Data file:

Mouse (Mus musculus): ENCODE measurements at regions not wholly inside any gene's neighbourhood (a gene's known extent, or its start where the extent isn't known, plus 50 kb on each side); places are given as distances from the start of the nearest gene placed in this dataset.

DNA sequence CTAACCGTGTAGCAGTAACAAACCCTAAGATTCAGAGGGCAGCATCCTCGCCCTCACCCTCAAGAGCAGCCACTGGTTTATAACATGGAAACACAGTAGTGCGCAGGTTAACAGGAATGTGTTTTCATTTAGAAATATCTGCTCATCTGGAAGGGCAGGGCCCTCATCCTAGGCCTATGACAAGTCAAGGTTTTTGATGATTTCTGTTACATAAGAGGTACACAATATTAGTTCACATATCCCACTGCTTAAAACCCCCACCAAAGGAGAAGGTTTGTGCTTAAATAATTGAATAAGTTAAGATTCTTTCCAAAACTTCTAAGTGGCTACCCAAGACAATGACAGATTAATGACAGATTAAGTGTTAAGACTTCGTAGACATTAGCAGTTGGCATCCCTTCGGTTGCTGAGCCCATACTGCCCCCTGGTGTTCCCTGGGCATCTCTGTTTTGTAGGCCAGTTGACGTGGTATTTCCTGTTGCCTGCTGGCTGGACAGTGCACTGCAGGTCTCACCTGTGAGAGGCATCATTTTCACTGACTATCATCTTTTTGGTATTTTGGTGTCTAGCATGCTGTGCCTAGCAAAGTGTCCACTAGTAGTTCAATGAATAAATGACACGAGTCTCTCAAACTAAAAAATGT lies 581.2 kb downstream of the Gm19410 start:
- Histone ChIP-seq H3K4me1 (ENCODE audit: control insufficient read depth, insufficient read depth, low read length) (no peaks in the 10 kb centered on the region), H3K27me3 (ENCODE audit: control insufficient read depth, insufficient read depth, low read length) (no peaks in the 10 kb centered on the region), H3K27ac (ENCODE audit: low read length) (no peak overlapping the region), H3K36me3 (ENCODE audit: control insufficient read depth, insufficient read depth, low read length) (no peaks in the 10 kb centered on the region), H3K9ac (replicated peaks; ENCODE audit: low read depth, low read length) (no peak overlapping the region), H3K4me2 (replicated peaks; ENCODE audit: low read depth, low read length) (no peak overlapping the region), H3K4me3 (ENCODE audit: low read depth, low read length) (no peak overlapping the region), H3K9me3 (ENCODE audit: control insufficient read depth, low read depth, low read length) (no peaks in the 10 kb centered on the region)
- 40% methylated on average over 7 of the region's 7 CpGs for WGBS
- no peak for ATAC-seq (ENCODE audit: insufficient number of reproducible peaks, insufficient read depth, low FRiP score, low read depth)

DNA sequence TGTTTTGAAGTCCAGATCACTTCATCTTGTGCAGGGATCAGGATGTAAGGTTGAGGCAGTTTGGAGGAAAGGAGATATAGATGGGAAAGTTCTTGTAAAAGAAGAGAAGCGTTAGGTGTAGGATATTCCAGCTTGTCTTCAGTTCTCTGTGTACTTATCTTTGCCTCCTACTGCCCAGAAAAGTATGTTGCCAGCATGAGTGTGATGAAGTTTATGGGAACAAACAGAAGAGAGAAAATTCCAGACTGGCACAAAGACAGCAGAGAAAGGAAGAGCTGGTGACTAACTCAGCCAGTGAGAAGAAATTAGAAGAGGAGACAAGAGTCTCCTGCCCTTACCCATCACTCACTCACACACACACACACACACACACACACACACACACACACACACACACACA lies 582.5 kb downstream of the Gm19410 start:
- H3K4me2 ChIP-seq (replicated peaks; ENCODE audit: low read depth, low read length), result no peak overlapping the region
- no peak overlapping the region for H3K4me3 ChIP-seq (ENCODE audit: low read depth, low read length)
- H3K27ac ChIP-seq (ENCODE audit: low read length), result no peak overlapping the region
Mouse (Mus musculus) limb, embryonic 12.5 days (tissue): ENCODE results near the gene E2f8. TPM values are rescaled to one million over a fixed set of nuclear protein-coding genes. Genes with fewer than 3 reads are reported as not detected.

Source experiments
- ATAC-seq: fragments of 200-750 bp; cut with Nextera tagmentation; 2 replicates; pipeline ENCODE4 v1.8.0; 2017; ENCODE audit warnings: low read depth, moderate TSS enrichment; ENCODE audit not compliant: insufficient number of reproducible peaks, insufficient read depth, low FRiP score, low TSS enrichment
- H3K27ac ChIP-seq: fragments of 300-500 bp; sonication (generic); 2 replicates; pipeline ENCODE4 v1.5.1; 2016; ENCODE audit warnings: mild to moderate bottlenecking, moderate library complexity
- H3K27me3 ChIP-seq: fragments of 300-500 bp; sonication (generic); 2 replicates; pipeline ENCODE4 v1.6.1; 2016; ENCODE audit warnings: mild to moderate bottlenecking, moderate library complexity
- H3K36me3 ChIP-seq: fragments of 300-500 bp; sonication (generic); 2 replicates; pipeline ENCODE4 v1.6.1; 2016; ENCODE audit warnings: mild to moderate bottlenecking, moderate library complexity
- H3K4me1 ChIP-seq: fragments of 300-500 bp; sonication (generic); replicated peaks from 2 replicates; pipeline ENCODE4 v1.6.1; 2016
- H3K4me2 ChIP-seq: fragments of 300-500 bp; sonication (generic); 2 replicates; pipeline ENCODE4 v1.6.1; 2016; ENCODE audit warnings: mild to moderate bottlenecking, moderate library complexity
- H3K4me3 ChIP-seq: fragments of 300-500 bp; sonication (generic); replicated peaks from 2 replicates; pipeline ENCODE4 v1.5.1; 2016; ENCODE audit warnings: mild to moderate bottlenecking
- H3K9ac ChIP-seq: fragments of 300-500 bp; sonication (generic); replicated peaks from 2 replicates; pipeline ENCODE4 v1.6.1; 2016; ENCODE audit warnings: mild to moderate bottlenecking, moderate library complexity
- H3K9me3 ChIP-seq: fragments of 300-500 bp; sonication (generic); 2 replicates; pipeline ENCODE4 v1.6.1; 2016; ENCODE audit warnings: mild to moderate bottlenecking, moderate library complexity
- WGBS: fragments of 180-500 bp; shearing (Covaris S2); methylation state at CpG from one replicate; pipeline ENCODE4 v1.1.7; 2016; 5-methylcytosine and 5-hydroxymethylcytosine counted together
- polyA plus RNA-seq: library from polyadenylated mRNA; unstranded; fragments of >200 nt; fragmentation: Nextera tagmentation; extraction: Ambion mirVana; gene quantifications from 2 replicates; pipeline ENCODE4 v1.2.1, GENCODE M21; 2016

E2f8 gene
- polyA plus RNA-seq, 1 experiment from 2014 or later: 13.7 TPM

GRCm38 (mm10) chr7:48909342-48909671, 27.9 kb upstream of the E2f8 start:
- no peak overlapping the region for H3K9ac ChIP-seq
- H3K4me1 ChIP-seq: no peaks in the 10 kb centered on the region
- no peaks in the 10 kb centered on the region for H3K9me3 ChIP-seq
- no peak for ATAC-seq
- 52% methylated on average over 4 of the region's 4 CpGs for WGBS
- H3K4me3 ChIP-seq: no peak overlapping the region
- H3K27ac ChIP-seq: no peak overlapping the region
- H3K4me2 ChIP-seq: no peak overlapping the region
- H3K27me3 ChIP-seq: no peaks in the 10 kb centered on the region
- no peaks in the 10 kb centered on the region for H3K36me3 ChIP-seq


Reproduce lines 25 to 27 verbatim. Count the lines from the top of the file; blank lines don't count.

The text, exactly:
GRCm38 (mm10) chr7:48909342-48909671, 27.9 kb upstream of the E2f8 start:
- no peak overlapping the region for H3K9ac ChIP-seq
- H3K4me1 ChIP-seq: no peaks in the 10 kb centered on the region